CLOSE

In 1921, Babe Ruth Received a French Poodle From a Wounded Veteran

Every so often, we find an awesome or bizarre historical stock image and present it here without comment. This is one of those times.

© Bettmann/CORBIS, 1921

Original caption: Babe Ruth, King of Swat, was presented with a French poodle pup this afternoon at the Polo Grounds, by Douglas Myles, of Dupont, N.J. Myles, who has been bedridden since his return from France where he fought in the Argonne, was carried to the Polo Grounds from Fox Hills Hospital on a stretcher by Knights of Columbus workers to see his first ball game of the season. Propped up on the stretcher, Myles presented the Babe with the pup, which has been named Casee in honor of the K. of C. He declared the pup will be a mascot for the Babe in the breaking of his home run record. The photo shows Babe accepting Casee from Myles.

Know anything about this scene? Fill us in! Got a historical image we all need to see? Leave a link in the comments.

nextArticle.image_alt|e
arrow
video
Bone Broth 101
5669938080001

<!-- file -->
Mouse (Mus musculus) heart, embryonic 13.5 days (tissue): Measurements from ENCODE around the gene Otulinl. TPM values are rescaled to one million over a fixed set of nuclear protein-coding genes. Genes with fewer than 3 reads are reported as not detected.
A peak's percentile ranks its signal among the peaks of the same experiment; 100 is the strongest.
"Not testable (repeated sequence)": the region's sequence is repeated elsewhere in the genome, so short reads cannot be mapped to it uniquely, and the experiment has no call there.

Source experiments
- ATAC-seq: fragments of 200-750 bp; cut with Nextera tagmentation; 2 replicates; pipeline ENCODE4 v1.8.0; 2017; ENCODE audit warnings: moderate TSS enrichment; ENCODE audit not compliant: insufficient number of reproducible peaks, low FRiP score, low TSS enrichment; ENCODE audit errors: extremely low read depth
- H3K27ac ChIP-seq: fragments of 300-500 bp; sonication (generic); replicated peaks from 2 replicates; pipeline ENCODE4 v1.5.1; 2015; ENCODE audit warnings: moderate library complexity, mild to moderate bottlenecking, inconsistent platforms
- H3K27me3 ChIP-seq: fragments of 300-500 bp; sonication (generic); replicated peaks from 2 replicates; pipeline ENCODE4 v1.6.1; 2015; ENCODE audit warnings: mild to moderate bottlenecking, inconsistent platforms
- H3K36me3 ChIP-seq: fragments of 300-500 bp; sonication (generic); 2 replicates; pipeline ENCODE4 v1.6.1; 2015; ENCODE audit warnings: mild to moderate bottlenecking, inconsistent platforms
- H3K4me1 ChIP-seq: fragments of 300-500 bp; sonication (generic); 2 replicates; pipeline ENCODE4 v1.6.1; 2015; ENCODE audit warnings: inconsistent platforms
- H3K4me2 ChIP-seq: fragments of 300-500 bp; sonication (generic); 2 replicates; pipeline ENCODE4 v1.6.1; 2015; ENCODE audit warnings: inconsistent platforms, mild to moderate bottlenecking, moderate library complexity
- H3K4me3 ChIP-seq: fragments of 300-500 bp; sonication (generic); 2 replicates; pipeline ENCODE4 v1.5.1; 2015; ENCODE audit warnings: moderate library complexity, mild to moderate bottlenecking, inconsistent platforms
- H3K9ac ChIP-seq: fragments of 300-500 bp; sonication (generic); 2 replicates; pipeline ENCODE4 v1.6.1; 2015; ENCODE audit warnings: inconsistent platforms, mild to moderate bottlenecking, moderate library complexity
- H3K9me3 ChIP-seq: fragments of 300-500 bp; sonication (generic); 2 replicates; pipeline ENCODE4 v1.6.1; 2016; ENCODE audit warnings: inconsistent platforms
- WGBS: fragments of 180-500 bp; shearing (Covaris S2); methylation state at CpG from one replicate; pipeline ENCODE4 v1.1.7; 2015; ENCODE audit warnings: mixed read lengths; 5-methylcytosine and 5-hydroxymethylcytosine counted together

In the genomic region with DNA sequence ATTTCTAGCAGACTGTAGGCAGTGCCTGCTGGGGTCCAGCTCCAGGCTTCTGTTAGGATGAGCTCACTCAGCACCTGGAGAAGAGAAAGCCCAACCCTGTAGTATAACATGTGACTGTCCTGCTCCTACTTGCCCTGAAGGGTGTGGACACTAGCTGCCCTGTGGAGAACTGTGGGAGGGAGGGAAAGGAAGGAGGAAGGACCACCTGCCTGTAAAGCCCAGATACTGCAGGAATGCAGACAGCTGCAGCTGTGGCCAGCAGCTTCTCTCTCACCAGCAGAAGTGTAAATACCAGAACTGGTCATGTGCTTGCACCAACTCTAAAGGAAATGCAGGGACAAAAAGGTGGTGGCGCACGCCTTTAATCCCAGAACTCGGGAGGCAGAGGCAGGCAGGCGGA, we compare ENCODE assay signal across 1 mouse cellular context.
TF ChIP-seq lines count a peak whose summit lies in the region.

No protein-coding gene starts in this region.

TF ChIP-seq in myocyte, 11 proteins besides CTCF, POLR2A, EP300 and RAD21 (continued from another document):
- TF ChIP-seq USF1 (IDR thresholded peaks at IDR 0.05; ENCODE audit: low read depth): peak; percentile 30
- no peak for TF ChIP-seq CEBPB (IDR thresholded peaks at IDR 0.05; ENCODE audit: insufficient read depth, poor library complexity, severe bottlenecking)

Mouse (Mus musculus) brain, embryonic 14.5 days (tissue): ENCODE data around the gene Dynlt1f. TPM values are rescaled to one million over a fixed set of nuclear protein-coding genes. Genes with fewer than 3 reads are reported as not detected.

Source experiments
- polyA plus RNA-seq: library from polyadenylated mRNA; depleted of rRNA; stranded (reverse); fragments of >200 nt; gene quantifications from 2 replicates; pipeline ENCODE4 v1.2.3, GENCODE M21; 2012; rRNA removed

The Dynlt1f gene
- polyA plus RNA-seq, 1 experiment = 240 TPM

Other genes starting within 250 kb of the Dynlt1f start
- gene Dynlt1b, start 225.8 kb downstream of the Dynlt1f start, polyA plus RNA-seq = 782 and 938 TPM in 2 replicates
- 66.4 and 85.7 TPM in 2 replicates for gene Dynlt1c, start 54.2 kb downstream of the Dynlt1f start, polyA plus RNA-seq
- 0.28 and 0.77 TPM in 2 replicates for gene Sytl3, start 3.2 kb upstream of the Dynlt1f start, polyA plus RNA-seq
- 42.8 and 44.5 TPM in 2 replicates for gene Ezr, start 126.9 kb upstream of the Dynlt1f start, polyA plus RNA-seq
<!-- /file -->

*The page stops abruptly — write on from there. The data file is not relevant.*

Whether you drink it on its own or use it as stock, bone broth is the perfect recipe to master this winter. Special thanks to the Institute of Culinary Education

nextArticle.image_alt|e
iStock
arrow
science
Why Can Parrots Talk and Other Birds Can't?
iStock
iStock

If you've ever seen a pirate movie (or had the privilege of listening to this avian-fronted metal band), you're aware that parrots have the gift of human-sounding gab. Their brains—not their beaks—might be behind the birds' ability to produce mock-human voices, the Sci Show's latest video explains below.

While parrots do have articulate tongues, they also appear to be hardwired to mimic other species, and to create new vocalizations. The only other birds that are capable of vocal learning are hummingbirds and songbirds. While examining the brains of these avians, researchers noted that their brains contain clusters of neurons, which they've dubbed song nuclei. Since other birds don't possess song nuclei, they think that these structures probably play a key role in vocal learning.

Parrots might be better at mimicry than hummingbirds and songbirds thanks to a variation in these neurons: a special shell layer that surrounds each one. Birds with larger shell regions appear to be better at imitating other creatures, although it's still unclear why.

Learn more about parrot speech below (after you're done jamming out to Hatebeak).

SECTIONS

arrow
LIVE SMARTER
More from mental floss studios